A best practice is something that industry professionals deem, through experience, to be the best way to do a thing. Since a lot of smart people have come to this conclusion, following these best practices is often desired by others in the profession or across industry. It makes sense that you want to do things the best way possible, but does following “best practices” achieve that? In this blog, I will explore that question by considering the following two additional questions.
- Are these best practices really “best?”
- What are the downsides to embracing best practices?
Are Best Practices Really “Best?”
Is there a best looking person? A best car? A best software application? “Best” is a rather strong word, is it not? Has anyone ever told you that some thing was the best, but you disagreed? Ok, so that was one person and not a large group of industry professions professing it. What about Car of the Year? Industry professionals claim a certain car is the best car of the year. Do you always agree? Nine out of ten dentists recommend abc brand toothpaste. Do you agree? Are any of your alternatives to the above “bests” equally as good or effective for you? At work, within Agile circles, daily standup meetings may be considered a best practice. These short meetings may very well benefit many teams, but some would argue this meeting is not best for them. At one time, it was best practice to deploy new software every couple of months, but that cadence has shortened, has it not? The user story format of “As a , I want to , so that <reason/benefit>” was once considered a best practice. Maybe it still is, but is it the best practice?In a continuous improvement environment, best practices should be a moving target. Are they really 'best' if you are continuously finding better ways? Click To Tweet
The practices you use are merely ways to achieve broader objectives. Standup meetings serve the purpose of engaging better. Are there other ways to do that? User stories serve the purpose of focusing on the whole story, including the problem to address. Are there other ways to do that? To that point, best practices are a moving target – or should be. Continuous improvement is central to Agile-minded teams. How can anything you do be a “best” practice if you are always looking to replace it with something better?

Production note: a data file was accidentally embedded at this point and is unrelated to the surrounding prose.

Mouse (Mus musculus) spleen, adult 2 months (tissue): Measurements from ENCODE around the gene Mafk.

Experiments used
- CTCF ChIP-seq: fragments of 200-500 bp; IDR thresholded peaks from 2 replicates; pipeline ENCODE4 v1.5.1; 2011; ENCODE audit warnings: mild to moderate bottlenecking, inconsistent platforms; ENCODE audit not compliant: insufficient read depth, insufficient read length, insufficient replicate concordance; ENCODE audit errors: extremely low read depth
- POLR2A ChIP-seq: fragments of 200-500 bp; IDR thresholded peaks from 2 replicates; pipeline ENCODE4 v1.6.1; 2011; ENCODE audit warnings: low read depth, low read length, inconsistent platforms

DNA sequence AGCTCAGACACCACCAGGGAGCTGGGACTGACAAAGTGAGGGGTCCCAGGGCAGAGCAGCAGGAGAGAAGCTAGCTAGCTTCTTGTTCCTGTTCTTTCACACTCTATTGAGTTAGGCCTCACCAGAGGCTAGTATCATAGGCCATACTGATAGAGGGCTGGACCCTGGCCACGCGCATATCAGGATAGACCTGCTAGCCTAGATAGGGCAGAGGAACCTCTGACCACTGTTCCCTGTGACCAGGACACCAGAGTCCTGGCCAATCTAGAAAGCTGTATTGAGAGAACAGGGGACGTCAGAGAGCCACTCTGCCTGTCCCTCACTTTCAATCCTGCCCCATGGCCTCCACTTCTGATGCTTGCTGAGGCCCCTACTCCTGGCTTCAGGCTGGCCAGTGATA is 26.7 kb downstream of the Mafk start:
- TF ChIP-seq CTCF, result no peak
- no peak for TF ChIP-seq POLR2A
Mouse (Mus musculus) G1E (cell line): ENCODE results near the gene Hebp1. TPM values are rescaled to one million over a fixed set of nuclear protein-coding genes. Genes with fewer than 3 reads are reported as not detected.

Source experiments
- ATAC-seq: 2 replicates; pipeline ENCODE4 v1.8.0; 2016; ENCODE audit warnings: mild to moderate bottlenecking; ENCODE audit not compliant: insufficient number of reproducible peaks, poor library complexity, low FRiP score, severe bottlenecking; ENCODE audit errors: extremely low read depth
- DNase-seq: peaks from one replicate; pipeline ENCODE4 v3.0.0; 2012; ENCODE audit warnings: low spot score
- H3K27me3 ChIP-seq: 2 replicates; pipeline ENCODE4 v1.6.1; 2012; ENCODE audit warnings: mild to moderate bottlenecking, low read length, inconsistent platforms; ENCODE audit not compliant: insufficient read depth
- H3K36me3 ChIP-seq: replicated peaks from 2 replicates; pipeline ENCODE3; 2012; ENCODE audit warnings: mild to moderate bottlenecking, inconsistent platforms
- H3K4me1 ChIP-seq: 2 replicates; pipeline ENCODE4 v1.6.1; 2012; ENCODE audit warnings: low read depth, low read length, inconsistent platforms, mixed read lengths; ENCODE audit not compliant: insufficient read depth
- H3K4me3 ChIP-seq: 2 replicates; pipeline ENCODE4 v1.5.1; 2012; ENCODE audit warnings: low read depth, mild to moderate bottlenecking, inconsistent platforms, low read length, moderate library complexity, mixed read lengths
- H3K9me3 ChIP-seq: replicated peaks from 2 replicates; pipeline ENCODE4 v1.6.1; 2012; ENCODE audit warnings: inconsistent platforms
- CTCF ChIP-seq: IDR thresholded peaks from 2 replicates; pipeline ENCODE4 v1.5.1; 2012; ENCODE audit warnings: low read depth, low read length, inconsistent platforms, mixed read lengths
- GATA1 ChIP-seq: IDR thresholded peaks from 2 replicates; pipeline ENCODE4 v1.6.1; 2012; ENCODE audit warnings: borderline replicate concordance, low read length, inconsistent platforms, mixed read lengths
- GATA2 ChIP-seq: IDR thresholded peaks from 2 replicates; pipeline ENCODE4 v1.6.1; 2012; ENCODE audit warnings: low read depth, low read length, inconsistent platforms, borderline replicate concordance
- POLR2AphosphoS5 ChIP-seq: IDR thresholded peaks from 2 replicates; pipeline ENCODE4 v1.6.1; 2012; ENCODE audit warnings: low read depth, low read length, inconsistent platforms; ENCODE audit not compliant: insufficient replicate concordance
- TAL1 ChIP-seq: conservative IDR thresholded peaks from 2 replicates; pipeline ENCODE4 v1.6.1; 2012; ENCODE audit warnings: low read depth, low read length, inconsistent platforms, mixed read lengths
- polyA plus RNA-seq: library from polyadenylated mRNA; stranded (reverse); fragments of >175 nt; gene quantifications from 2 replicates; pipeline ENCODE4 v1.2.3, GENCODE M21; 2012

What are the Downsides to Embracing Best Practices?
For some, they recognize that “best practice” does not mean the absolute best for all people and all situations, but rather that it is a tried and proven method that will broadly help many. For others, they take the notion of best practice literally and push those standards on the teams.
When you glom onto best practices, is there a reason to look for better ways? Does that stagnate continuous improvement?
When teams are forced to do specific practices because they are deemed “best,” this creates several unfortunate outcomes. Continuous improvement is about constantly seeking better ways of working. Is there a better way if what you are doing is “best?” Believing that what you are doing is the best will stifle the search for better. I also know that forced practices rarely are accepted well into teams. Inevitably, something the team is forced to do as “best” will not really be the best thing for that team in that moment. Unintended consequences occur. The organization was hoping for improved performance by pushing best practices, but receives the opposite instead. Team members that know there are better ways become frustrated. Frustration creates less effective and efficient environments.
The first line of the Agile Manifesto says, “We are uncovering better ways of developing software by doing it and helping others do it.” There are great practices you should adopt and try. Some you may do forever; others you will swap and improve upon frequently. The moment you buy into the idea that there are best practices in Agile, you stop improving. Let go of the notion that there is a “best” practice and focus on constantly finding better ways.